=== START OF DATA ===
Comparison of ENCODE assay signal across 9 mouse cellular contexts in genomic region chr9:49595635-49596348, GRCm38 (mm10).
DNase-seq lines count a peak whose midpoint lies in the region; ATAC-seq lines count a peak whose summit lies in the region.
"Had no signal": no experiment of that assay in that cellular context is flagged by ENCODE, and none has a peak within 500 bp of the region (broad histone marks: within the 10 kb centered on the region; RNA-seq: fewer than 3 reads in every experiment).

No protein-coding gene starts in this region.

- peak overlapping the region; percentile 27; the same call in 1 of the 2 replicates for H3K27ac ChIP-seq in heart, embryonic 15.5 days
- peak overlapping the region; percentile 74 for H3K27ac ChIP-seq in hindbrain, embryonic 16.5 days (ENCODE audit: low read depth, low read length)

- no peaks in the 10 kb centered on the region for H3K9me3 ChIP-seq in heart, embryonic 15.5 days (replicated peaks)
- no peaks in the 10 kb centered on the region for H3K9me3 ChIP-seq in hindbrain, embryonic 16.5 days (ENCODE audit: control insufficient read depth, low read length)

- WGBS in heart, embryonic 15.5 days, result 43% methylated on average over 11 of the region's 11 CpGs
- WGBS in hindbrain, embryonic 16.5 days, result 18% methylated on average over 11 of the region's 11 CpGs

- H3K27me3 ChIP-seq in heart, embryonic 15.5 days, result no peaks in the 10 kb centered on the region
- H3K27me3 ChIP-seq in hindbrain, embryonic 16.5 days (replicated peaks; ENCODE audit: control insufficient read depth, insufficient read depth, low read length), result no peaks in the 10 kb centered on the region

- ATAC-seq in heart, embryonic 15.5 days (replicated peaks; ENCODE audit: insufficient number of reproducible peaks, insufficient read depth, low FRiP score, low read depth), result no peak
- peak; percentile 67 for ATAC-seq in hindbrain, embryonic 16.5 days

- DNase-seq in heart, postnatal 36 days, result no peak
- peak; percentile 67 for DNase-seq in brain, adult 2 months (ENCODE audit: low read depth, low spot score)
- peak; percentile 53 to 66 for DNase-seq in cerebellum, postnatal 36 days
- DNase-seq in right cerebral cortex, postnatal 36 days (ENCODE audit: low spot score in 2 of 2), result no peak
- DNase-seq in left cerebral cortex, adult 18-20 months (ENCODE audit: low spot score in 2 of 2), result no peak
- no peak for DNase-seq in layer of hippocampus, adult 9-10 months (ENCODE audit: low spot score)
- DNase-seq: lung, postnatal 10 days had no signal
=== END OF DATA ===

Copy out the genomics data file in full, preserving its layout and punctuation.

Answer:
Comparison of ENCODE assay signal across 9 mouse cellular contexts in genomic region chr9:49595635-49596348, GRCm38 (mm10).
DNase-seq lines count a peak whose midpoint lies in the region; ATAC-seq lines count a peak whose summit lies in the region.
"Had no signal": no experiment of that assay in that cellular context is flagged by ENCODE, and none has a peak within 500 bp of the region (broad histone marks: within the 10 kb centered on the region; RNA-seq: fewer than 3 reads in every experiment).

No protein-coding gene starts in this region.

- peak overlapping the region; percentile 27; the same call in 1 of the 2 replicates for H3K27ac ChIP-seq in heart, embryonic 15.5 days
- peak overlapping the region; percentile 74 for H3K27ac ChIP-seq in hindbrain, embryonic 16.5 days (ENCODE audit: low read depth, low read length)

- no peaks in the 10 kb centered on the region for H3K9me3 ChIP-seq in heart, embryonic 15.5 days (replicated peaks)
- no peaks in the 10 kb centered on the region for H3K9me3 ChIP-seq in hindbrain, embryonic 16.5 days (ENCODE audit: control insufficient read depth, low read length)

- WGBS in heart, embryonic 15.5 days, result 43% methylated on average over 11 of the region's 11 CpGs
- WGBS in hindbrain, embryonic 16.5 days, result 18% methylated on average over 11 of the region's 11 CpGs

- H3K27me3 ChIP-seq in heart, embryonic 15.5 days, result no peaks in the 10 kb centered on the region
- H3K27me3 ChIP-seq in hindbrain, embryonic 16.5 days (replicated peaks; ENCODE audit: control insufficient read depth, insufficient read depth, low read length), result no peaks in the 10 kb centered on the region

- ATAC-seq in heart, embryonic 15.5 days (replicated peaks; ENCODE audit: insufficient number of reproducible peaks, insufficient read depth, low FRiP score, low read depth), result no peak
- peak; percentile 67 for ATAC-seq in hindbrain, embryonic 16.5 days

- DNase-seq in heart, postnatal 36 days, result no peak
- peak; percentile 67 for DNase-seq in brain, adult 2 months (ENCODE audit: low read depth, low spot score)
- peak; percentile 53 to 66 for DNase-seq in cerebellum, postnatal 36 days
- DNase-seq in right cerebral cortex, postnatal 36 days (ENCODE audit: low spot score in 2 of 2), result no peak
- DNase-seq in left cerebral cortex, adult 18-20 months (ENCODE audit: low spot score in 2 of 2), result no peak
- no peak for DNase-seq in layer of hippocampus, adult 9-10 months (ENCODE audit: low spot score)
- DNase-seq: lung, postnatal 10 days had no signal